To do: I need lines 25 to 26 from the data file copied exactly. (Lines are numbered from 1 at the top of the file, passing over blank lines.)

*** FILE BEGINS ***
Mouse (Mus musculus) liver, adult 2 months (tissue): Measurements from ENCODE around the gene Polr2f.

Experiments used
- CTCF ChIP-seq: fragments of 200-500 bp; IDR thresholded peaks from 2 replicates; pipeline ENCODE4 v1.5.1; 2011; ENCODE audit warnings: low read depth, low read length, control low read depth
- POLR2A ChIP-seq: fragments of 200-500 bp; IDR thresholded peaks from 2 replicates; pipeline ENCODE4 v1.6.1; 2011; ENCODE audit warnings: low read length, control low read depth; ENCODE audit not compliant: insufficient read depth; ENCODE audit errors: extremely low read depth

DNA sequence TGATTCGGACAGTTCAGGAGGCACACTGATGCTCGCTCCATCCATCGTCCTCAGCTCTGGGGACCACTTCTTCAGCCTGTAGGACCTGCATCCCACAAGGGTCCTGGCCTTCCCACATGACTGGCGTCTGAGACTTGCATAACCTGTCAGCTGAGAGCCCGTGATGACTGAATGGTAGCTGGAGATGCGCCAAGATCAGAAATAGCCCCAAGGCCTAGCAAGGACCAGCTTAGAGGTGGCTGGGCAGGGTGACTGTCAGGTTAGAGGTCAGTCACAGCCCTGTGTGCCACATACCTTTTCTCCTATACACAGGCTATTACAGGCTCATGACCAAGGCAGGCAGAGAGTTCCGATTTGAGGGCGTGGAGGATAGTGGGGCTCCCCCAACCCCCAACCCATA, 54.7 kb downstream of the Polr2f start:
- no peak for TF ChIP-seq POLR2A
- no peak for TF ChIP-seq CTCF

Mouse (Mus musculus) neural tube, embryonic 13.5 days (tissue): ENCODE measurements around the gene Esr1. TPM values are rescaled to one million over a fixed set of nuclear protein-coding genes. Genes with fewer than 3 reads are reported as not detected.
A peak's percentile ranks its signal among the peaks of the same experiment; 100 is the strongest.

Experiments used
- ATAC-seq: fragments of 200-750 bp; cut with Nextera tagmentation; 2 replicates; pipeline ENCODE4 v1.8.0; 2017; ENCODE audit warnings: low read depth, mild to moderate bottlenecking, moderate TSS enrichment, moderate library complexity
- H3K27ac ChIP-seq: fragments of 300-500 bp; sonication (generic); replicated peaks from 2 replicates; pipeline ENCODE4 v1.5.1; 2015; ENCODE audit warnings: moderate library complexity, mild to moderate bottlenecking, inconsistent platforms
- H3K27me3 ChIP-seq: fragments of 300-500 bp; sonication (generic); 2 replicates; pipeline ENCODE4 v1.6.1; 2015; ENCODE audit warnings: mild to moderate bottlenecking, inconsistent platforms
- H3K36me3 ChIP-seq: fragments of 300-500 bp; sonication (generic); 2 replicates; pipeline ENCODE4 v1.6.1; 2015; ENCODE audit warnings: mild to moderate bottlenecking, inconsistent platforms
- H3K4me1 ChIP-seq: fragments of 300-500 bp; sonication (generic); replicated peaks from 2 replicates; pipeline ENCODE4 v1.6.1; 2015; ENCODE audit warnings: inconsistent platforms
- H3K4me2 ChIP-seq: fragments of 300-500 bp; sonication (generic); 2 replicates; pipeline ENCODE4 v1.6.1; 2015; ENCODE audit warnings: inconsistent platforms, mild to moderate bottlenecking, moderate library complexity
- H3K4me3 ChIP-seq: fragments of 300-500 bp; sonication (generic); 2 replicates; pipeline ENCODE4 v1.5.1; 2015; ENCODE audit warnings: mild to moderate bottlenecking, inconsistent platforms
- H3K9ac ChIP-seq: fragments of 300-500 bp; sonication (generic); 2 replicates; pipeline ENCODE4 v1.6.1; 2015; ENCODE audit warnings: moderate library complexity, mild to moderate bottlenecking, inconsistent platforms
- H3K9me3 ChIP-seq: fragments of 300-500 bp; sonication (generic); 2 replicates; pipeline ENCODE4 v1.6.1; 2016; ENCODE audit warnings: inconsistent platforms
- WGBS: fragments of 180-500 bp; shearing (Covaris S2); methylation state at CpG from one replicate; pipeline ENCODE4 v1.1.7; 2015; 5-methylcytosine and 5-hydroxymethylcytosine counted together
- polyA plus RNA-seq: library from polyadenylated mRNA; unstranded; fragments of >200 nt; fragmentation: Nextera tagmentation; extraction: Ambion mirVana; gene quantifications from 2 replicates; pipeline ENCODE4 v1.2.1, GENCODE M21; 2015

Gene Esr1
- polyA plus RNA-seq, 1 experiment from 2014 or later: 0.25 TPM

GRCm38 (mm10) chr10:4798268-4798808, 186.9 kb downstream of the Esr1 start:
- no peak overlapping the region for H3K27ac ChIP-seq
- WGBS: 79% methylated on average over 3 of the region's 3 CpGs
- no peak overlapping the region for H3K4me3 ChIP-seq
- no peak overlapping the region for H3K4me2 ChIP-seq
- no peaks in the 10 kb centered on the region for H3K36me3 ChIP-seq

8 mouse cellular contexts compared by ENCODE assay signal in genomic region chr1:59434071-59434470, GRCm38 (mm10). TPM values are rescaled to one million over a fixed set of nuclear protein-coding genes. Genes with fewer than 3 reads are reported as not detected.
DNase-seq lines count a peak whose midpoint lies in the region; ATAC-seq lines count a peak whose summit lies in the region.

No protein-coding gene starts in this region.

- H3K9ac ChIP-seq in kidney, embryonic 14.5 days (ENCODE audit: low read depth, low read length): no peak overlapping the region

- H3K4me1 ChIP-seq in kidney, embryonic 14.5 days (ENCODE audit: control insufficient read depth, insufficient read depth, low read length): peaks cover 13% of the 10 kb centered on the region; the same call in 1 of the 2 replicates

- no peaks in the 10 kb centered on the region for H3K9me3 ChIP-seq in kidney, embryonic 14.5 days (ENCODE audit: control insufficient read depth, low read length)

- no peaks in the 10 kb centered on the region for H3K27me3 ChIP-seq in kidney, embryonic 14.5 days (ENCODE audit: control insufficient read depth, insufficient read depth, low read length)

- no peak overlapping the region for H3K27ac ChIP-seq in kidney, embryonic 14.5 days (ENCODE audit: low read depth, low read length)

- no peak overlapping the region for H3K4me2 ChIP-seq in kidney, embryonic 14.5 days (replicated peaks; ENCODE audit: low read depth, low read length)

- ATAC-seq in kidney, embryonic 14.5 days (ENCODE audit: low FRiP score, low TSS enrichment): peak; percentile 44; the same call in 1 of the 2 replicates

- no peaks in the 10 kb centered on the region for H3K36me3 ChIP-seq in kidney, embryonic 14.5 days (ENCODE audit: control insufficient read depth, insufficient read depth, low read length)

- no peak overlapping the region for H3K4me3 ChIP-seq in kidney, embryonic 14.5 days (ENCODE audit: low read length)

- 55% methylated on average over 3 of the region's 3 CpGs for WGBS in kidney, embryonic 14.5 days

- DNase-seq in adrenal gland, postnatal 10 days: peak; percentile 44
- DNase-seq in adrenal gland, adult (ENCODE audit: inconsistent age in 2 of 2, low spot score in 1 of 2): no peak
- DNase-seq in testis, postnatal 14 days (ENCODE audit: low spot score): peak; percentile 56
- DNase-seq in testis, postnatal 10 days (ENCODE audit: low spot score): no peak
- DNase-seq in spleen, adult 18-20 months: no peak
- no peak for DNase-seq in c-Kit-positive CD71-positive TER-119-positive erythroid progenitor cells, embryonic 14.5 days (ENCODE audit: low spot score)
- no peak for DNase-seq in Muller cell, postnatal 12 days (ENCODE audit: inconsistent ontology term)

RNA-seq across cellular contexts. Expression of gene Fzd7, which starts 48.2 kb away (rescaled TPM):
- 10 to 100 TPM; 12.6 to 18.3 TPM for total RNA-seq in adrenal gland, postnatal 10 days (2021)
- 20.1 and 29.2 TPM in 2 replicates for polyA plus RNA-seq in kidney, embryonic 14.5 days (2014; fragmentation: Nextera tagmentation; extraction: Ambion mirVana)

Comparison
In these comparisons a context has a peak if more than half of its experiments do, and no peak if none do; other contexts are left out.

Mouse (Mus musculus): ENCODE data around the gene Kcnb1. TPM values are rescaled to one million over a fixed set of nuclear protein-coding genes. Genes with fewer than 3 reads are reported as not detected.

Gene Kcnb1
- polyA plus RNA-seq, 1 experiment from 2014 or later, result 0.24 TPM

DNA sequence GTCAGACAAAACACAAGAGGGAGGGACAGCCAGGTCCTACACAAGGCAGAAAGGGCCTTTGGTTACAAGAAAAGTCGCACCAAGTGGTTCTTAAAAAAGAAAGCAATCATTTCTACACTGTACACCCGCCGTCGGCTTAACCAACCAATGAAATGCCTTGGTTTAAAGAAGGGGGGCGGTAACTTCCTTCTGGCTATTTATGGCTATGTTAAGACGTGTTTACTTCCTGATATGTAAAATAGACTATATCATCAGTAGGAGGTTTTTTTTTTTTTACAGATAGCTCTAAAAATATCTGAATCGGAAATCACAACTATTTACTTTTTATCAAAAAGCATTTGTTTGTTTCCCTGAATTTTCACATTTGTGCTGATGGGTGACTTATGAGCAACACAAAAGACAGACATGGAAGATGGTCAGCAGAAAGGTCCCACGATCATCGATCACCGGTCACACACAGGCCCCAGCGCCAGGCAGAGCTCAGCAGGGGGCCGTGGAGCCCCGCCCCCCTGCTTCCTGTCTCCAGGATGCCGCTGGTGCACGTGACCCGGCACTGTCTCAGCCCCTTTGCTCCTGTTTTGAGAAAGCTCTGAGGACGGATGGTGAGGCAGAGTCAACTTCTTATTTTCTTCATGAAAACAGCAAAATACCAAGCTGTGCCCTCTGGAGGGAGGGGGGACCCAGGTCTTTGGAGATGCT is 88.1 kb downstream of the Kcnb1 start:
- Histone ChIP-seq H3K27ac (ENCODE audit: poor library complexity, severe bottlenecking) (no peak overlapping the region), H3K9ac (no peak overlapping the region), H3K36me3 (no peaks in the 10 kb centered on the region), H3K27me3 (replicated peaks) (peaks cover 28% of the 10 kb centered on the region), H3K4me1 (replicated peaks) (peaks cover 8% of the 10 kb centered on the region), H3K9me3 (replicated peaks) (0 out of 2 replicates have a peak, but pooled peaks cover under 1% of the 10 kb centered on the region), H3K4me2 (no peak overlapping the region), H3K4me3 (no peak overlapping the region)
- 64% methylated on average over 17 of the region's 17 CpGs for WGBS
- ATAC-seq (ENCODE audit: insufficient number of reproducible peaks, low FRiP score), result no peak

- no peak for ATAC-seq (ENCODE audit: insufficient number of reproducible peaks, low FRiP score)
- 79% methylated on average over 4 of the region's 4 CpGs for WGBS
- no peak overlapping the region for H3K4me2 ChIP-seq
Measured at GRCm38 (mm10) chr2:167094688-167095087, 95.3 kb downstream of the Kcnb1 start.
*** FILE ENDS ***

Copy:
- no peak overlapping the region for H3K27ac ChIP-seq
- WGBS: 79% methylated on average over 3 of the region's 3 CpGs